Advantages: A speed control makes sense if you want to determine your position (i.e. like saying: “today it was easy for me to run at this speed”). If you train for a certain competition goal (e.g. half marathon under 1h 30min), you can set clear speed targets for the intensive training on a flat course. During interval trainings (zone 4 and 5) you can set clear speed targets, or at least you can check whether the speed can be maintained up to the last load. This way you learn how to ration your energy.

Disadvantages: The intensity control with speed only works with a standardized lap, so that I can compare my run time, or on a flat course. On flat tracks I need a GPS clock or measured track markings. The accuracy of GPS watches for me is not yet beyond all doubt. The displayed instantaneous speed is often not correct (with my not quite cheap watch, deviations of up to 50 seconds per kilometer at constant pace are not uncommon…). On the other hand, average speeds over longer distances are quite good. Running by pace can also tempt you to try to set a record on your laps every time or to get a certain average mileage (even if you are in bad shape or in unfavourable conditions). This can tend to lead to too high intensity even for basic training.

The issue with the flat track also applies to heart rate control. Do I have to slow down the pace uphill so that the heart rate does not leave the desired intensity zone, or can I compensate with a below-average heart rate downhill?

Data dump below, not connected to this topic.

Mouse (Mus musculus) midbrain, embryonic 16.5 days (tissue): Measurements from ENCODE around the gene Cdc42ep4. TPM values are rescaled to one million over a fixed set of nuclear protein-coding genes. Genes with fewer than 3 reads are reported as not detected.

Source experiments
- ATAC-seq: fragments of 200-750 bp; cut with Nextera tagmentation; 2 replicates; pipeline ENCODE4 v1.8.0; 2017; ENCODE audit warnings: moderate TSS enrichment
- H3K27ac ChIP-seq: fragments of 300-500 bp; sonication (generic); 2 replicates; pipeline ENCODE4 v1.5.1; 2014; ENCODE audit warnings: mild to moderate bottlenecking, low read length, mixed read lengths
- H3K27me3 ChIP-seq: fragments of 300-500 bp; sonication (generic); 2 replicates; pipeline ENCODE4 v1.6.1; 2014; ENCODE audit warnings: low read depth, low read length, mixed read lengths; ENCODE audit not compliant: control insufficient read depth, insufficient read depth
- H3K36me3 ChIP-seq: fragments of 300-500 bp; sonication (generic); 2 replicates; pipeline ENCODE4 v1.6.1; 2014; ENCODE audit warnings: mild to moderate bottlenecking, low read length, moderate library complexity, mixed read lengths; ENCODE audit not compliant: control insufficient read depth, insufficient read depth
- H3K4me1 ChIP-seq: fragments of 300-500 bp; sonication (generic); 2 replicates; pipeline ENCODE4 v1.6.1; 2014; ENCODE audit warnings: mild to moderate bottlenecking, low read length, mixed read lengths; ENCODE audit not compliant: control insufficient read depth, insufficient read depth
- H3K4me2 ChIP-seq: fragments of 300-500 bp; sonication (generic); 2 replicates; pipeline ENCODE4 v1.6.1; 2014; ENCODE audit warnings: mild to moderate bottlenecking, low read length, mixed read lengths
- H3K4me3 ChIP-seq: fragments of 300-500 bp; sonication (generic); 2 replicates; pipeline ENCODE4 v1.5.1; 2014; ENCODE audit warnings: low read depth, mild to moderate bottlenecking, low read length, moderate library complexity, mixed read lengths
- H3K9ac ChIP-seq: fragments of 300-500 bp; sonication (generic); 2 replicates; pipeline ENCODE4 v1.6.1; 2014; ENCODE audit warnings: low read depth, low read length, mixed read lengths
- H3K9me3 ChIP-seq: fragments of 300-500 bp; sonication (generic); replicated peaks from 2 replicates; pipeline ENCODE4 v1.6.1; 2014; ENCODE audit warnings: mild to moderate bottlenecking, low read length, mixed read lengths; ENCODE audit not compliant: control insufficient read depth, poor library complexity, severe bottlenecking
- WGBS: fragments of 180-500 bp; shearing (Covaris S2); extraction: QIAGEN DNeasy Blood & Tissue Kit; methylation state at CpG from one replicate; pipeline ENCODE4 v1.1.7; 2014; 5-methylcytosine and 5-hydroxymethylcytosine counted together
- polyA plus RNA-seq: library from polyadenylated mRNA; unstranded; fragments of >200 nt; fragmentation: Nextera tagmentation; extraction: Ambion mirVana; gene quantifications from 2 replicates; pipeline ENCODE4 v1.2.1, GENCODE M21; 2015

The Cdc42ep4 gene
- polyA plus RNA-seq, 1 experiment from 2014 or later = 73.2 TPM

If you want to stay in the intended intensity zone, you have to slow down and possibly even march. Uphill you are quickly in zone 3. This has to be considered when planning your training (consciously plan the basic training on hilly or flat tracks). Compensation is not possible. The average heart rate of a training on a hilly track doesn’t really say anything. Otherwise you could also compensate a tough interval training by the low heart rate in the breaks and when running out and it would suddenly only be a medium hard training. But that’s not going to give you accurate results.

BY THE WAY: In our running.COACH app there is the GAP function (“grade adjusted pace”), which converts the speed of your training lap to the pace you would have run on a completely flat track. This way you can easily compare your performance on different tracks! Have a look at the value on the right in the screenshot below.

What kind of intensity control do you suggest if you want to succeed in a race?